There is nothing more frustrating than having a simple piece of your car – be it a window lever or an alternator – that needs to be replaced yet costs almost as much as the car itself. You might be surprised about where you can find the car parts you need for less!
Before You Begin
If you need parts for your new car, be sure that you are not going to void your warranty. If you go to your dealer, you can be assured that you are getting Original Equipment Manufacturer (OEM) parts put in your car. Elsewhere, you will most likely be shopping for what are called “aftermarket parts,” or any part that is not built by your car’s manufacturer.
Aftermarket parts are not necessarily lower in quality than OEM parts; in fact, many are actually built to be better, and yet they still cost less. Most aftermarket parts come with warranties, though some may not. The best thing you can do is to be informed.
You don’t need to be concerned with OEM vs. aftermarket parts with older cars or used cars that are no longer under warranty. As long as you are getting quality parts, the origin simply doesn’t matter. Now, where can you find these parts?
Pack your bags and grab that guidebook for your car’s overseas home. You could find the parts you’re looking for in your vehicle’s native land if you’re lucky. For example, the Bentley Motors headquarters in Cheshire, England, held a garage sale back in 2009, offering everything from full V8 engine blocks to indicator bulbs and classic handbooks.
While the Bentley sale may be over, keep your eyes peeled for other manufacturers that might decide to do something similar, such as BMW, which recently opened an online parts store for their cars and motorcycles manufactured between 1960-1990.
If someone’s car is totaled, that means it would cost more to repair the car than their car insurance company has determined it is worth. After settling with the insured, the insurance company takes possession of the car and sells it at public auction, where they are typically sold to salvage yards. It is then taken apart and sold piece by piece either as “used” or, with a little reworking, as “remanufactured” parts. You can go to these auctions and get the car parts yourself, or look for auction resellers and just buy your part.
Sites such as Salvage Auto offer up the parts from cars that have been totaled out by insurance companies. In fact, you may also find parts for your boat, snowmobile, motorcycle, or heavy machinery this way, too.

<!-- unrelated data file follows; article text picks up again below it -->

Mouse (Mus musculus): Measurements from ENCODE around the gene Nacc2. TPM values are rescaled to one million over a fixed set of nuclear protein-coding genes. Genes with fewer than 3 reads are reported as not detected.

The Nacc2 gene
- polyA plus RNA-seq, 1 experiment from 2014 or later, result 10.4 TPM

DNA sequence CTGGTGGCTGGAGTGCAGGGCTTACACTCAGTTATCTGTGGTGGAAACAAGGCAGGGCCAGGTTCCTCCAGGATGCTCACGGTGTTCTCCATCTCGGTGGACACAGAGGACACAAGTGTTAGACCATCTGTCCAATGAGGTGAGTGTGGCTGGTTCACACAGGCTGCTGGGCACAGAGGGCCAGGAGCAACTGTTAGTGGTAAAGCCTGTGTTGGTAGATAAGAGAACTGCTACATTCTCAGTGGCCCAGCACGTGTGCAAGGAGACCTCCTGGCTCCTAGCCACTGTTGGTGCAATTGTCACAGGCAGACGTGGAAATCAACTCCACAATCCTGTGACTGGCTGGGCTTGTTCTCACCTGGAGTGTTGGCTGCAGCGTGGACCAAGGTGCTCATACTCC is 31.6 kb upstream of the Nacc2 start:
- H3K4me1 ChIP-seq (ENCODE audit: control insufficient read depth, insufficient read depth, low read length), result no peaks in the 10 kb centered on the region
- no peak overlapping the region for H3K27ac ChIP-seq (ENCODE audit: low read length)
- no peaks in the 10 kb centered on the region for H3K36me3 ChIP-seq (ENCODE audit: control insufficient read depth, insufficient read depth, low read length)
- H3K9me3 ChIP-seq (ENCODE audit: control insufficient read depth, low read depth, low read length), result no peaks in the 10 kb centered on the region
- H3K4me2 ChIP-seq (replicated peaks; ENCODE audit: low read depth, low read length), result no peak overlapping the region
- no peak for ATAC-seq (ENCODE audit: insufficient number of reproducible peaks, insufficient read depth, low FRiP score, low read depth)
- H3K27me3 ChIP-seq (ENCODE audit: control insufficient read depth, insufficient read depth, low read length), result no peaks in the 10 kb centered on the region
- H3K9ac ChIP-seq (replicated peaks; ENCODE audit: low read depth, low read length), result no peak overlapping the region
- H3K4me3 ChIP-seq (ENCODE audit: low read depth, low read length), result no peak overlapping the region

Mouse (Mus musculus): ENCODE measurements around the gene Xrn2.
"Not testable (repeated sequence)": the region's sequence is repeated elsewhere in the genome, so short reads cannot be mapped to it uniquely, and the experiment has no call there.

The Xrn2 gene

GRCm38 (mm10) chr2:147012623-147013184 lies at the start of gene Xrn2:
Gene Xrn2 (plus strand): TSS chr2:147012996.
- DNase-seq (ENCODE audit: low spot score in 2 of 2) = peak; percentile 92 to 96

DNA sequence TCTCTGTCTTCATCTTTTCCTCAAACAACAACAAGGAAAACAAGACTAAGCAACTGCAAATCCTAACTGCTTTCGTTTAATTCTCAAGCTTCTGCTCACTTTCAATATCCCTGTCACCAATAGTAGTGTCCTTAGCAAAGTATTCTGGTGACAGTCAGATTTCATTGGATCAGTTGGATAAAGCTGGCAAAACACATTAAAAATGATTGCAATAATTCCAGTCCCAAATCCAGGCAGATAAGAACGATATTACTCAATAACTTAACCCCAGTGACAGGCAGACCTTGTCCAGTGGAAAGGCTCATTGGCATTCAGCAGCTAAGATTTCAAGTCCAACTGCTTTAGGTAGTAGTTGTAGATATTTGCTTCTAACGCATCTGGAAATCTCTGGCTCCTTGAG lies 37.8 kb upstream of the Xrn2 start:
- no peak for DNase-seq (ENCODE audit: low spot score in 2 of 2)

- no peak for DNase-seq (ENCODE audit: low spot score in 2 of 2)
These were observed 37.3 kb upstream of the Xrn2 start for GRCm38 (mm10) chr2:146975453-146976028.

Watch for state and county fairs that hold special auto events, such as the Minnesota State Fair’s GMCCA Car Show & Swap Meet event on June 10. If you are unfamiliar with what a swap meet is, it’s much like a giant yard sale where several people gather to sell and sometimes trade used items. You’ll be amazed at what you can find.
If this sounds like a lot of work, fear not. You don’t even have to leave the comfort of your easy chair if you look online for some fantastic deals:
The Internet is rife with auto parts sites, such as carid.com, where you can get new parts shipped all over the continental U.S. This site offers warranties that they say are better than the manufacturer’s.
CARiD offers a search mechanism for auto parts. Enter the year, make, and model of your vehicle, the name of the part you are looking for, your zip code, and – presto – parts in your area will show in the live search.
Movies that sell car parts? Head over to YouTube and do a search on “used auto parts.” Believe it or not, you will find videos such as Junk Yard Parts. They found a very creative way to showcase classic car parts, and this video even has a plea from the junkyard dog himself. YouTube is interactive, so you may leave comments and/or questions for the poster and get feedback from others.
Don’t forget what a powerful search engine Twitter can be. You can often find deals by searching for the keywords “auto parts” and your car’s make or model. Some Twitter accounts that offer up-to-the-minute auto parts deals include Best Used Auto parts (@automotixllc), Buxr Deals (@buxr), and Car Stuff (@carstuffeed). Make sure to follow your car manufacturer, as well – most major automakers have Twitter accounts.
As you can see, it’s pretty easy to find the part you are looking for, whether your car is a classic or late model. You have plenty of options that do not involve pushing, pulling, or dragging your car back to the dealer.